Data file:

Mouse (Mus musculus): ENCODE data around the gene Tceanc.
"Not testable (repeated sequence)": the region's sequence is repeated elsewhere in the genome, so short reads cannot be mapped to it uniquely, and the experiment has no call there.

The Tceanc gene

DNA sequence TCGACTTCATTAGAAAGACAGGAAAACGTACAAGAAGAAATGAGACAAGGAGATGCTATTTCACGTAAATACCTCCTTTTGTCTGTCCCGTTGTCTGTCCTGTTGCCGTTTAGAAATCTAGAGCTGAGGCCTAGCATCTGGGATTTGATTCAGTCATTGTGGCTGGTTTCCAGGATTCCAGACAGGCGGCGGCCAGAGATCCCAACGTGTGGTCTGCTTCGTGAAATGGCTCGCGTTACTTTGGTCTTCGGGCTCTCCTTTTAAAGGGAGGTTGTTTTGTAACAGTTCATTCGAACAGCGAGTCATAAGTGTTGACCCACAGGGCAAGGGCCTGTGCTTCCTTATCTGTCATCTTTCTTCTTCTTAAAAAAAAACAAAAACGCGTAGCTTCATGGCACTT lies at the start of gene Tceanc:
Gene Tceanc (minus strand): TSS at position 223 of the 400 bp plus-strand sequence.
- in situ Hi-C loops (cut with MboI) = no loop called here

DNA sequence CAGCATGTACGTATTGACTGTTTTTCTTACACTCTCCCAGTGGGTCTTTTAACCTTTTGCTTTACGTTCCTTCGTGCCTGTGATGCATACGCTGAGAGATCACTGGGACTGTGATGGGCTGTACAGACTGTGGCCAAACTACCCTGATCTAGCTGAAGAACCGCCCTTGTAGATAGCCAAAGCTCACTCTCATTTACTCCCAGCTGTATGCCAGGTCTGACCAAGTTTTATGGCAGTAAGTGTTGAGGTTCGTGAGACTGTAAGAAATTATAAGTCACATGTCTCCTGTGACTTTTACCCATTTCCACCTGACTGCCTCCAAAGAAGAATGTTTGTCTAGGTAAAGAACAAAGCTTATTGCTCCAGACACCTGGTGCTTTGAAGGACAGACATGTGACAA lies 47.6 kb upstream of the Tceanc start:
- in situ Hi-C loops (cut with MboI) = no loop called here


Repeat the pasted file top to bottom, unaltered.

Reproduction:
Mouse (Mus musculus): ENCODE data around the gene Tceanc.
"Not testable (repeated sequence)": the region's sequence is repeated elsewhere in the genome, so short reads cannot be mapped to it uniquely, and the experiment has no call there.

The Tceanc gene

DNA sequence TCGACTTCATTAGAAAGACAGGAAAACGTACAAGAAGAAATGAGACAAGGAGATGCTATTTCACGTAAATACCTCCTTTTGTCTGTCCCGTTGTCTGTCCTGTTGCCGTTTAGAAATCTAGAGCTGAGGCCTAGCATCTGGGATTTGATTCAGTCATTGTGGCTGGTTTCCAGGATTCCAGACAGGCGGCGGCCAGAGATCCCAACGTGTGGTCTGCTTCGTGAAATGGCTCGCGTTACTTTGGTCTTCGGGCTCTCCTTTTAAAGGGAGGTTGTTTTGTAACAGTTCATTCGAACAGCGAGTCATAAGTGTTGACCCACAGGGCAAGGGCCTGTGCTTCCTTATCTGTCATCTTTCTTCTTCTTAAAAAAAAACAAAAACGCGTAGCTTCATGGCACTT lies at the start of gene Tceanc:
Gene Tceanc (minus strand): TSS at position 223 of the 400 bp plus-strand sequence.
- in situ Hi-C loops (cut with MboI) = no loop called here

DNA sequence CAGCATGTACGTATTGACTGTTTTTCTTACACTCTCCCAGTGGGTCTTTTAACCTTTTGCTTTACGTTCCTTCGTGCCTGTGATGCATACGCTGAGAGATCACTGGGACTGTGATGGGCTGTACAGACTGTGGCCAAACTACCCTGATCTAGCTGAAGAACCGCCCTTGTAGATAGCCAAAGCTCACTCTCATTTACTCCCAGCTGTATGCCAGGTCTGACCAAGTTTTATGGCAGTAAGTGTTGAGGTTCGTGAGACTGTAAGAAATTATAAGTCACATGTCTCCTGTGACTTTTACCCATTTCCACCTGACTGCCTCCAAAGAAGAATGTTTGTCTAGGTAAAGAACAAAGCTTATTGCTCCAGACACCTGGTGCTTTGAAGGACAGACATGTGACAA lies 47.6 kb upstream of the Tceanc start:
- in situ Hi-C loops (cut with MboI) = no loop called here